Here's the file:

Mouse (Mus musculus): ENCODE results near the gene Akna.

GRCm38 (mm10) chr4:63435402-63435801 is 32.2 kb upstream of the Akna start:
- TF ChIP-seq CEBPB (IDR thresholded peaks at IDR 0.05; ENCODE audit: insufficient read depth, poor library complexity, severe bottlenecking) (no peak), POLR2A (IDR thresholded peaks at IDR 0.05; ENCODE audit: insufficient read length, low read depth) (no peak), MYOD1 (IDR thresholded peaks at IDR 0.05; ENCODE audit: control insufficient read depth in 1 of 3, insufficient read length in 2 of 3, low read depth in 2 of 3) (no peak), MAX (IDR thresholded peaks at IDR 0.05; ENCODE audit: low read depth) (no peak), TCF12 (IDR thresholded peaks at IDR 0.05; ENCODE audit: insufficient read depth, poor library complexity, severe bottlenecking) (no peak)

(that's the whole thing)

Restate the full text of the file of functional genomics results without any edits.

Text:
Mouse (Mus musculus): ENCODE results near the gene Akna.

GRCm38 (mm10) chr4:63435402-63435801 is 32.2 kb upstream of the Akna start:
- TF ChIP-seq CEBPB (IDR thresholded peaks at IDR 0.05; ENCODE audit: insufficient read depth, poor library complexity, severe bottlenecking) (no peak), POLR2A (IDR thresholded peaks at IDR 0.05; ENCODE audit: insufficient read length, low read depth) (no peak), MYOD1 (IDR thresholded peaks at IDR 0.05; ENCODE audit: control insufficient read depth in 1 of 3, insufficient read length in 2 of 3, low read depth in 2 of 3) (no peak), MAX (IDR thresholded peaks at IDR 0.05; ENCODE audit: low read depth) (no peak), TCF12 (IDR thresholded peaks at IDR 0.05; ENCODE audit: insufficient read depth, poor library complexity, severe bottlenecking) (no peak)